Zenith

The zenith is an imaginary point directly "above" a particular location, on the imaginary celestial sphere. "Above" means in the vertical direction opposite to the apparent gravitational force at that location. The opposite direction, i.e. the direction in which gravity pulls, is toward the nadir. The zenith is the "highest" point on the celestial sphere.

Origin

The word "zenith" derives from an inaccurate reading of the Arabic expression سمت الرأس (samt ar-ra's) proposed by ancient Persian astronomers, meaning "direction of the head" or "path above the head", by Medieval Latin scribes in the Middle Ages (during the 14th century), possibly through Old Spanish.[1] It was reduced to 'samt' ("direction") and miswritten as 'senit'/'cenit', as the "m" was misread as an "ni". Through the Old French 'cenith', 'zenith' first appeared in the 17th century.[2]

Relevance and use

The term zenith is sometimes used to refer to the highest point, way, or level reached by a celestial body on its daily apparent path around a given point of observation.[3] This sense of the word is often used to describe the position of the Sun ("The sun reached its zenith..."), but to an astronomer, the Sun does not have its own zenith and is at the zenith only if it is directly overhead.

In a scientific context, the zenith is the direction of reference for measuring the zenith angle, the angle between a direction of interest (e.g. a star) and the local zenith.

The Sun reaches the observer's zenith when it is 90° above the horizon, and this only happens between the Tropic of Cancer and the Tropic of Capricorn.

At a given location during the course of a day, the Sun reaches not only its zenith but also its nadir, at the antipode of that location 12 hours from solar noon.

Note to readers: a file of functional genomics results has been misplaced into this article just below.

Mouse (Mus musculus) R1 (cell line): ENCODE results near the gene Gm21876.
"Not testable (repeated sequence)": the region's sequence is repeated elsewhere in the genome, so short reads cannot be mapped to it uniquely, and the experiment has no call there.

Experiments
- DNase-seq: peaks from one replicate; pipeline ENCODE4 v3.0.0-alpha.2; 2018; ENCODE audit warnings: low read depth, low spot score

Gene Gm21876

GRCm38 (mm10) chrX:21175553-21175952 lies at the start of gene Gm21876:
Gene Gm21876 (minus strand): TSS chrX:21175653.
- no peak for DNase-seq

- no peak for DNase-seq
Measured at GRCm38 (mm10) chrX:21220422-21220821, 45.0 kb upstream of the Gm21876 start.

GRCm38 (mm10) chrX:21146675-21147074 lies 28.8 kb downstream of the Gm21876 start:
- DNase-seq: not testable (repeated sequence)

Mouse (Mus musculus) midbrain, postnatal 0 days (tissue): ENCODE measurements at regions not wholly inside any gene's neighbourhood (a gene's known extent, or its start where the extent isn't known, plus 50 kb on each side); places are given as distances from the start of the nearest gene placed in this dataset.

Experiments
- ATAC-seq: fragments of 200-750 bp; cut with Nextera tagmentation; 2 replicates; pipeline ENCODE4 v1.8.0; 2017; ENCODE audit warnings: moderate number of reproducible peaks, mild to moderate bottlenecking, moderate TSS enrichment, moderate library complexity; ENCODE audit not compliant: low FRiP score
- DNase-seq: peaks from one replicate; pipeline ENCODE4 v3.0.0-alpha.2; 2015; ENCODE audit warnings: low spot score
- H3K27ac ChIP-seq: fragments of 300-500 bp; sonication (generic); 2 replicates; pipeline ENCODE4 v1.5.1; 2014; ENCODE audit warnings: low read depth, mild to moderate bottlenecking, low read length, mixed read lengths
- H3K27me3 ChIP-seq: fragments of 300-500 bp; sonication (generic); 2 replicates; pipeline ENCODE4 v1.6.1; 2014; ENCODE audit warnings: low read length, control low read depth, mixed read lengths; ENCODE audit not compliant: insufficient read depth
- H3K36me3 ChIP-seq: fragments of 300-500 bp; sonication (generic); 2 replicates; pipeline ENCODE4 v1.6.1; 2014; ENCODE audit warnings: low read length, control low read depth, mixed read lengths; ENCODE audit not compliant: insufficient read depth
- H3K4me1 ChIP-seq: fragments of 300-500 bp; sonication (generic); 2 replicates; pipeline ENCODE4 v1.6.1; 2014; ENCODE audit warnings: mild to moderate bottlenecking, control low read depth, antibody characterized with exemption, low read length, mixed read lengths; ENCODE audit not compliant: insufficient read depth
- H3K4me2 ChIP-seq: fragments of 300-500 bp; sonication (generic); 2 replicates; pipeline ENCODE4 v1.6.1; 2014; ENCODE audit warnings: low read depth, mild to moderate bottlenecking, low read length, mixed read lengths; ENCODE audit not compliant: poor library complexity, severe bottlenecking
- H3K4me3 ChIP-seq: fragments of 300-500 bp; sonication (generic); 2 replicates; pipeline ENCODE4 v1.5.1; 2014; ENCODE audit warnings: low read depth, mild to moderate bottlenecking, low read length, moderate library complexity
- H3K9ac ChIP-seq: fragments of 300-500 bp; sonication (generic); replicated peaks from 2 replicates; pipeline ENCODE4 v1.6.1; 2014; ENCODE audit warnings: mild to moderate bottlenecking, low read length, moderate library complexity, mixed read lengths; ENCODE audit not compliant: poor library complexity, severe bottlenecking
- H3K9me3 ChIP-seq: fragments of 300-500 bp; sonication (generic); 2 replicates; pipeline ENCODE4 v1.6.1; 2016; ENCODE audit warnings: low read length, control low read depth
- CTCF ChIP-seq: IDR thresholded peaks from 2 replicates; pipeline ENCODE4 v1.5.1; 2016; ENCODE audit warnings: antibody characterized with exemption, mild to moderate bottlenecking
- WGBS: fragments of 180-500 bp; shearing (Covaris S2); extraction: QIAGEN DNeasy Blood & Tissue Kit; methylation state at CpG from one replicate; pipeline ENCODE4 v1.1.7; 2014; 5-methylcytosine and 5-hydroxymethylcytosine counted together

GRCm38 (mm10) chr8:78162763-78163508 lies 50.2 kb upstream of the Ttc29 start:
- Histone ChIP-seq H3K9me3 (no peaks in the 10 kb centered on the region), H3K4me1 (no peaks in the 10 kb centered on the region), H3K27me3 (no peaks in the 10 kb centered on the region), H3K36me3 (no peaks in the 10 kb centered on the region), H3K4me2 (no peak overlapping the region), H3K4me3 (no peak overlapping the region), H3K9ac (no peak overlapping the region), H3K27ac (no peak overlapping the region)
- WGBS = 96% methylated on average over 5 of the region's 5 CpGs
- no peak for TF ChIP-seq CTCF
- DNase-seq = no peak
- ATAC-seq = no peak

In astronomy, the altitude in the horizontal coordinate system and the zenith angle are complementary angles, with the horizon perpendicular to the zenith. The astronomical meridian is also determined by the zenith, and is defined as a circle on the celestial sphere that passes through the zenith, nadir, and the celestial poles.

A zenith telescope is a type of telescope designed to point straight up at or near the zenith, and used for precision measurement of star positions, to simplify telescope construction, or both. The NASA Orbital Debris Observatory and the Large Zenith Telescope are both zenith telescopes since the use of liquid mirrors meant these telescopes could only point straight up.

On the International Space Station, zenith and nadir are used instead of up and down, referring to directions within and around the station, relative to the earth.

See also

References

  1. Corominas, J. (1987). Breve diccionario etimológico de la lengua castellana (3rd ed.). Madrid. p. 144. ISBN 978-8-42492-364-8.
  2. "Zenith". Dictionary.com. Retrieved March 21, 2012.
  3. "Zenith". Merriam-Webster. Retrieved March 21, 2012.
  • Glickman, Todd S. (2000). Glossary of meteorology. American Meteorological Society. ISBN 978-1-878220-34-9. 
  • McIntosh, D. H. (1972). Meteorological Glossary (5th ed.). ISBN 978-0-8206-0228-8. 
  • Picoche, Jacqueline (2002). Dictionnaire étymologique du français. Paris: Le Robert. ISBN 978-2-85036-458-7. 
This article is issued from Wikipedia. The text is licensed under Creative Commons - Attribution - Sharealike. Additional terms may apply for the media files.